From the NTIA

Much of America has been reaping the rewards of broadband for years, but there are still areas of the country that don’t have the connectivity needed to keep up with the modern economy. According to the Federal Communications Commission (FCC), more than 30 percent of rural Americans live in areas that lack broadband availability.

We know these gaps exist, but what we don’t know is precisely which areas of the country have insufficient broadband capacity. That makes it difficult to ensure that public investments in infrastructure are efficient and effective. Right now, the FCC’s Form 477 data, which is collected from broadband service providers, is our only source for nationwide broadband availability information. The Form 477 data program is valuable, but the data is not independently validated or verified. It is also reported at the Census block level, so that can lead to inaccuracies that overstate availability – especially in rural areas where Census blocks are large.

Congress recognized the deficiencies of the current broadband data collection process when it directed NTIA to update the national broadband availability map. Congress asked us to acquire third-party datasets to augment the information that is already available, in order to more accurately identify regions with insufficient capacity.

Today, we issued a request for comments seeking recommendations and feedback on potential sources of broadband availability data, as well as mechanisms to validate that data and any other ideas that can help to better inform broadband infrastructure planning. We want to know how the government can better identify areas that need broadband investments, so that we can be sure any taxpayer funds supporting broadband infrastructure achieve the goal of ensuring connectivity to all Americans.

NTIA has extensive experience collecting data on broadband adoption and usage in the United States, as well as collecting and verifying data from third parties. NTIA’s Digital Nation survey, in partnership with the U.S. Census Bureau, has gathered a wealth of information on use of computers and the Internet since 1994. Through our State Broadband Initiative, a five-year program that began in 2009, NTIA worked with every state, territory, and the District of Columbia to collect fixed and mobile broadband availability data for over 11 million Census blocks every six months.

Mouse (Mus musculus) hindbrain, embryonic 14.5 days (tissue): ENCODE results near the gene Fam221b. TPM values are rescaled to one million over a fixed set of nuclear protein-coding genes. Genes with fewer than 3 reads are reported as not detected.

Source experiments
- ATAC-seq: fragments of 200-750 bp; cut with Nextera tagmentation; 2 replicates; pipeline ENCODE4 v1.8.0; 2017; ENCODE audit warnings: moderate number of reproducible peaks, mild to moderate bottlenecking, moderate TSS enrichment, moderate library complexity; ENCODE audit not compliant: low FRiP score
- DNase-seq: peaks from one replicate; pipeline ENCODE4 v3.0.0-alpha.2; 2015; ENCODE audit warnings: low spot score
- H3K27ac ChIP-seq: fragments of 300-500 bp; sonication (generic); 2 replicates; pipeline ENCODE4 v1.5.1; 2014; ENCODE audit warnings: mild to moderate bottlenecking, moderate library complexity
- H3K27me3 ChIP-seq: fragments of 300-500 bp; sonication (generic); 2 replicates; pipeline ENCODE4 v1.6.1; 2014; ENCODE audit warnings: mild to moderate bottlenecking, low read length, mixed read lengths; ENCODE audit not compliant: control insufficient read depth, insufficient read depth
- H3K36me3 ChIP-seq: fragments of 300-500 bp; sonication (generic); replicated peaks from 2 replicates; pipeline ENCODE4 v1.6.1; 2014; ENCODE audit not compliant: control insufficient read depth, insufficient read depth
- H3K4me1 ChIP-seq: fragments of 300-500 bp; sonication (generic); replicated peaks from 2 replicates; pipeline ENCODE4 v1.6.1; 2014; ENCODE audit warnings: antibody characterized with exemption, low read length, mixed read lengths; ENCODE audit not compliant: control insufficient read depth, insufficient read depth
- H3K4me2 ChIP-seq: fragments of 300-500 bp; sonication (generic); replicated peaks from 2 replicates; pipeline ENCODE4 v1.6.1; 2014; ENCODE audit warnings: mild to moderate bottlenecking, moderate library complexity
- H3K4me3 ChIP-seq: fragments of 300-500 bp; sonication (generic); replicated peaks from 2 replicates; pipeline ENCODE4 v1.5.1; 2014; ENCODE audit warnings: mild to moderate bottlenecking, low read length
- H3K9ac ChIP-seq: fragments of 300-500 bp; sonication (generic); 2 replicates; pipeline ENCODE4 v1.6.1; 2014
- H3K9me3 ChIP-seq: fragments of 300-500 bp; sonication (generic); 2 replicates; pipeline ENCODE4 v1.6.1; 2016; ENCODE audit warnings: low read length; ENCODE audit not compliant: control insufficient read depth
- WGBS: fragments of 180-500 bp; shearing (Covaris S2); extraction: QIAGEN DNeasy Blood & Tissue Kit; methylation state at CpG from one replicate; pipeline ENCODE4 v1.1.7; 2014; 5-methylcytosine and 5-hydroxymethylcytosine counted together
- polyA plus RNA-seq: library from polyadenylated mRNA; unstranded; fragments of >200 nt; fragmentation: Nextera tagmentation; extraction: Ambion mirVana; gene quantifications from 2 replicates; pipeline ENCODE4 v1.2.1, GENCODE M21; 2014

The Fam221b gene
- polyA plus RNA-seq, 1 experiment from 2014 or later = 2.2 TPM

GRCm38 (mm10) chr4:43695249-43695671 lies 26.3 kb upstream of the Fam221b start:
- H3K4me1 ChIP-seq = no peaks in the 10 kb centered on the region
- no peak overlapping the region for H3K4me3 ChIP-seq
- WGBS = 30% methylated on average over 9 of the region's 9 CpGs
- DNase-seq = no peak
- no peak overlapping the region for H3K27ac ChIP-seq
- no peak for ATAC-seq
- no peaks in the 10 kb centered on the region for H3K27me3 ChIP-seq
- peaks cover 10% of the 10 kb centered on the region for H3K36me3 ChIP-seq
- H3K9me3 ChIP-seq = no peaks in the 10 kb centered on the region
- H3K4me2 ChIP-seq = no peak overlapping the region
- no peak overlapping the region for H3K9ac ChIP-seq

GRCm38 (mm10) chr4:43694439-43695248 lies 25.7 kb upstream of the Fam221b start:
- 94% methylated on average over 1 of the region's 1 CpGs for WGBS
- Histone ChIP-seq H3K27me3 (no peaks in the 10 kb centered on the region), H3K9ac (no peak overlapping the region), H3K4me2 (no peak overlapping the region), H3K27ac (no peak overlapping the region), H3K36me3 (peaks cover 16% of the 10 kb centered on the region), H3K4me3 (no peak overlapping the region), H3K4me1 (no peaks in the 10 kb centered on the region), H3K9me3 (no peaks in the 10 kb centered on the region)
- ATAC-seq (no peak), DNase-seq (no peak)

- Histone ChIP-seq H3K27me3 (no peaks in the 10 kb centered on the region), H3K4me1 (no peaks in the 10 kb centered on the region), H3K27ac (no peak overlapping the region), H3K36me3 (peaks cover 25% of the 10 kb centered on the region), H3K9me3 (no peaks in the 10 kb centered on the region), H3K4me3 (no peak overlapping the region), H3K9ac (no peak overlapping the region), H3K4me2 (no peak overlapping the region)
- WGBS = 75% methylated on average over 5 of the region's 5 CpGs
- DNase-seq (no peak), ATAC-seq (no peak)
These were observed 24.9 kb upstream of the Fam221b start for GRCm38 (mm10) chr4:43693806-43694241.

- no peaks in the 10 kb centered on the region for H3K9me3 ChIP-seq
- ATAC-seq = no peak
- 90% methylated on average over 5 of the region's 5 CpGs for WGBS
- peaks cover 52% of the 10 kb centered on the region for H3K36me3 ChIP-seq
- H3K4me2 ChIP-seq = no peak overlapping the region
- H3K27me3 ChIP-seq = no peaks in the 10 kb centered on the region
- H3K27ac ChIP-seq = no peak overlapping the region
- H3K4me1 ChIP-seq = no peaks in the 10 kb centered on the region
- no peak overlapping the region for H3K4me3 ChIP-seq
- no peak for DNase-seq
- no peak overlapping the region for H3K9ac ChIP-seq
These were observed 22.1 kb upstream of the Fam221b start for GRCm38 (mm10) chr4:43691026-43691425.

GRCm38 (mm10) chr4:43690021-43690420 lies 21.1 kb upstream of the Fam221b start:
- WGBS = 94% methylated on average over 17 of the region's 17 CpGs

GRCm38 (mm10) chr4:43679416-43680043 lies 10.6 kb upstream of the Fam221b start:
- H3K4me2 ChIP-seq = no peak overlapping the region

We are seeking input from all stakeholders with an interest in broadband availability — including private industry; academia; federal, state, and local government; not-for-profits. Comments are due July 16, 2018. As we improve our ability to analyze broadband availability, we will arm policymakers and broadband program leaders with the information they need to ensure that all of America realizes the benefits of broadband.

Senators challenge FCC rural broadband map – that includes Senators Klobuchar and Smith

I regularly get emails from people who question various broadband maps. The biggest complaint is that their area looks served, but they know from experience that they aren’t able to get online to do the things they want to do. And it matters because those maps are used to determine funding and access to broadband tools (such as spectrum). So I wasn’t surprised to see this story.

MultiChannel  reports (although I’ve borrowed from Benton Foundation’s summary) …

Republican and Democratic senators are expressing concerns about the coverage map the Federal Communications Commission is planning to use to decide where to put more than $4.5 billion in rural broadband subsidies, and they want more time to challenge the agency’s findings. The FCC put out a map of areas eligible for Mobility Fund Phase II money over the next decade as part of its move to redirect wireless carrier subsidies where private capital was already at work for, as FCC Chairman Ajit Pai put it, “something far more useful: bringing 4G LTE service to rural Americans who don’t have it today.”  But a group led by Sens Roger Wicker (R-MS) and Maggie Hassan (D-NH) said the map is significantly flawed; the group wants the FCC to extend the window for that robust challenge by another 90 days. In a letter to Chairman Pai the senators said the FCC map shows areas in their home states that are purportedly served by 4G LTE, when experience on the ground suggests otherwise.

Both Senator Klobuchar and Senator Smith have signed the letter…

Dear Chairman Pai:

“As you know, many of us have expressed concern about the accuracy of the Federal Communications Commission’s map of eligible areas for Mobility Fund Phase II Support (MFII). This map is intended to reflect areas that lack unsubsidized mobile 4G LTE service, but it unfortunately falls short of an accurate depiction of areas in need of universal service support. Therefore, the FCC’s challenge process will play an outsized role in determining appropriate eligible areas for MFII support. Communities in our states that are not initially eligible or successfully challenged will be ineligible for up to $4.53 billion in support over the next 10 years, exacerbating the digital divide and denying fundamental economic and safety opportunities to rural communities.